There is a lot to be said for the motivations in creating such an elaborate memory.  In Cory Doctorow's recent short story, "Ghosts in My Head," the first person narrator explains that her mother died when she was 14, and from that point on her mother became a sort of Jiminy Cricket in her mind telling her when to be cautious and how to more accurately perceive the world.  The narrator proceeds to explain that her mother is only one of many "ghosts" she keeps in her head.  Many fictional characters are there too.  We learn that the narrator is the inventor of a technology that maximizes the ability of advertisers to implant such characters into the emotional centers of people's minds.

This is a frightening proposition.  Yet if you look at the entire history of religion, media, philosophy, mythology, and art you will find that this has been the goal all along.  While it would be more accurate to say that this is only one goal, there is no denying that Jesus, Walter Cronkite, Socrates, Zeus, and Salvador Dali have all entered people's minds and served as guides and mentors.  The narrator in Doctorow's story and many of the people who carry images in their minds of the men listed above have done so to help themselves try to be better people.  Cobb has kept his "ghostly" wife around simply because of guilt.

Guilt is the most complex and corrupting idea implanted in men's minds.  No one has to break into our minds to put it there; we create it ourselves.  No one else can convince us to let go of it; we hold it to be a badge of honor and a scarlet letter at the same time.  We want everyone to know how guilty we are as a confession of our love while at the same time we believe ourselves to be more capable than we really are.  We create guilt because we believe that not only could we have done more we should have done more.  There is a vast amount arrogance in such a belief; we who cherish our guilt overestimate both our ability to do and our ability to foresee the future.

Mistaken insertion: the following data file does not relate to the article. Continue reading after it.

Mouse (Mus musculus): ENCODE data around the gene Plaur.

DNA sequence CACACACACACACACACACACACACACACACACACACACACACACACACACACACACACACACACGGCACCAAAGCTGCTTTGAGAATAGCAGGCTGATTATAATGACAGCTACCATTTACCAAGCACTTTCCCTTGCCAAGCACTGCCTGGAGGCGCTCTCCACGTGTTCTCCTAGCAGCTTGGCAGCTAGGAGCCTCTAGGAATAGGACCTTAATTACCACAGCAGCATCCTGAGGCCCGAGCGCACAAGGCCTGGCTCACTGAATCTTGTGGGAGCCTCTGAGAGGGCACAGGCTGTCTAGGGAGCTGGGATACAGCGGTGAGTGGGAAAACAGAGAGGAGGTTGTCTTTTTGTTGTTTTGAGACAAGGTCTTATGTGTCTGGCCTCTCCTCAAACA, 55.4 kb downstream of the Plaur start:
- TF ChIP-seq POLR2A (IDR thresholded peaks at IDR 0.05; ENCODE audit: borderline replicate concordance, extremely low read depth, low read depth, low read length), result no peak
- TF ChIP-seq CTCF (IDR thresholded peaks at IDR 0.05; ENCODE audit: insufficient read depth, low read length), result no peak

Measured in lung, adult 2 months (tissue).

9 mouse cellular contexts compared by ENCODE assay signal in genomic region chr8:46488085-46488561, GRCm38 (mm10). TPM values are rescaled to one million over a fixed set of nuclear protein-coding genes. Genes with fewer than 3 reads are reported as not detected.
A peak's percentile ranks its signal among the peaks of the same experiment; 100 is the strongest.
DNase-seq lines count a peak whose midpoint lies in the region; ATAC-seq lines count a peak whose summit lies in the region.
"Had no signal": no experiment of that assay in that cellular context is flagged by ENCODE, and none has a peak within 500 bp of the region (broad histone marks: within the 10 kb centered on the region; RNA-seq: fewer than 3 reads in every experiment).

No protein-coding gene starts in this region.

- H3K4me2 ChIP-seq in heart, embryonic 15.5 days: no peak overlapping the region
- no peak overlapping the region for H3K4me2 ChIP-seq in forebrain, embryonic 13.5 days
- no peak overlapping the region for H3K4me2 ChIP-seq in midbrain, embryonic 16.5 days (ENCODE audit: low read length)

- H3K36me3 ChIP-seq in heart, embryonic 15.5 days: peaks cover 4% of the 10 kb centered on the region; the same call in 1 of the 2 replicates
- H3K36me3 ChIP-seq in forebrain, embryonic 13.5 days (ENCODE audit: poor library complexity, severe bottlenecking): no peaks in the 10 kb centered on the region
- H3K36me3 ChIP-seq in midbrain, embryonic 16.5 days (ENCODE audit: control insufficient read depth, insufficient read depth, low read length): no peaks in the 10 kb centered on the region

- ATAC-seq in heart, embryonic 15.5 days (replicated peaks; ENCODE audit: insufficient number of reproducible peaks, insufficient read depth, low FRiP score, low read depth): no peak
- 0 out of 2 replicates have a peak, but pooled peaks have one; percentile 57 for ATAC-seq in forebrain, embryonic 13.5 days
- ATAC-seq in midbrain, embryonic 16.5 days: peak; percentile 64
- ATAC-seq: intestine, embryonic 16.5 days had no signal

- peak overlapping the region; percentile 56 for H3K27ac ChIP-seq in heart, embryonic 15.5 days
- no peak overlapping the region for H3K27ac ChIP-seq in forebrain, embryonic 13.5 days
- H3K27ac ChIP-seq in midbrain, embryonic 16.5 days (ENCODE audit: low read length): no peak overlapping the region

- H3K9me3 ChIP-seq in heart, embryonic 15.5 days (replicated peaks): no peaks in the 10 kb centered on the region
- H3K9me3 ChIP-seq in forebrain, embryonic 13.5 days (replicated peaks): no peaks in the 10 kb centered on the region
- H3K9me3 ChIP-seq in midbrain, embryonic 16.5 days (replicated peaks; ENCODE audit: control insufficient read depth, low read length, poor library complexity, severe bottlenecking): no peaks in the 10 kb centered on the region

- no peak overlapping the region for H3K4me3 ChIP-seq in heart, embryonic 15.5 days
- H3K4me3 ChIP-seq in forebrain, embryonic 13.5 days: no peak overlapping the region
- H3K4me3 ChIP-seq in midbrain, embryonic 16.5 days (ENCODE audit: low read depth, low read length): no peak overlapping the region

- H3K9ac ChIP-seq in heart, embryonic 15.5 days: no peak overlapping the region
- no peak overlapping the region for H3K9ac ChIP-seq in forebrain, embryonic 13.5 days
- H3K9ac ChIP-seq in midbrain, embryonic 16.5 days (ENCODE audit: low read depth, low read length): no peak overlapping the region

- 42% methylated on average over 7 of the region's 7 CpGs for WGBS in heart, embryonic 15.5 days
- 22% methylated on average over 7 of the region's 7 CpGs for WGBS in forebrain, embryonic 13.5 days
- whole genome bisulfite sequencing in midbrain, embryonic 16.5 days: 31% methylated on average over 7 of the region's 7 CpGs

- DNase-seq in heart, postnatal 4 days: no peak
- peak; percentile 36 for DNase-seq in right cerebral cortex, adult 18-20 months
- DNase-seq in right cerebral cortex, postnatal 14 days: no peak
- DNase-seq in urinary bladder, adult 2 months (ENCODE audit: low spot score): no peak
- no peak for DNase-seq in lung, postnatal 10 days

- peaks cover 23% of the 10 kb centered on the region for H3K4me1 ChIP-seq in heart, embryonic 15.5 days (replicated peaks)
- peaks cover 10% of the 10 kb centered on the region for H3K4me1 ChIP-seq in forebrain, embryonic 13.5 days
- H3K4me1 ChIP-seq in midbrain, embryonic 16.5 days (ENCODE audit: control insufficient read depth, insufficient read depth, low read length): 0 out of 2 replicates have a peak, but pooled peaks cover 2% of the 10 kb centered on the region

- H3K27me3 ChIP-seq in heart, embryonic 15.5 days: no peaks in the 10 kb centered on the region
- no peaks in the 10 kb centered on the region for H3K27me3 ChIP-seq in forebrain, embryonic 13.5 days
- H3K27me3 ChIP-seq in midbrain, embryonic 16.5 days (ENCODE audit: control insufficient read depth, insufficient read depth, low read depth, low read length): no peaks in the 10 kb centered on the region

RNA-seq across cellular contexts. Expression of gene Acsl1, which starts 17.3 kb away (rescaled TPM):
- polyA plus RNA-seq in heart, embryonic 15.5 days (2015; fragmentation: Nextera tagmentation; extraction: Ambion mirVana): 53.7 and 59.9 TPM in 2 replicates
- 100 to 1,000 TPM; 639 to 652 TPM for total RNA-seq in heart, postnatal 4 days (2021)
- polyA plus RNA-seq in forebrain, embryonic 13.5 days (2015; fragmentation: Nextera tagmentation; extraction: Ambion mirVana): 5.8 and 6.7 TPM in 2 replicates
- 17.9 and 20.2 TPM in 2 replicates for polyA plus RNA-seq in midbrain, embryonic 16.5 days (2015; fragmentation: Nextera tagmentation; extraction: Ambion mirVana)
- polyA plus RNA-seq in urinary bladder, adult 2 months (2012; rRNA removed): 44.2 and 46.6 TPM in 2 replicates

The wife of Cobb's dreams becomes his refuge from what he perceives to be a much harsher reality.  C. S. Lewis cautions against not accepting the facts.  "Will nothing persuade us that they are gone?  What's left?  A corpse, a memory, and (in some versions) a ghost.  All mockeries or horrors.  Three more ways of spelling the word dead.  It was H. I loved.  As if I wanted to fall in love with my memory of her, an image in my own mind!  It would be a sort of incest."  It is Cobb's own mind recognizing this "incest" that causes his memories of his wife to turn on him.  He knows he has to let go of the guilt but this guilt is the strongest connection he has left with his wife.

I hadn't thought about the process of grief enough to have actively set out on a path different than Cobb's.  I have had my moments (hours, days, weeks) of reveling in grief, guilt, and pain.  However, I also believe that I am forming a healthier response to my loss than Cobb did.  I have confronted those negative emotions head on.  I have been trying to recognize the lessons that Colleen shared with me as I have been trying to honor her memory and the time we had together.  Hopefully I can be a better person with my own little Jiminy Cricket like version of Colleen in my head.  Thank you to everyone who has been there to help guide me, share with me, and tell me it is okay to "only be as strong as I have to be."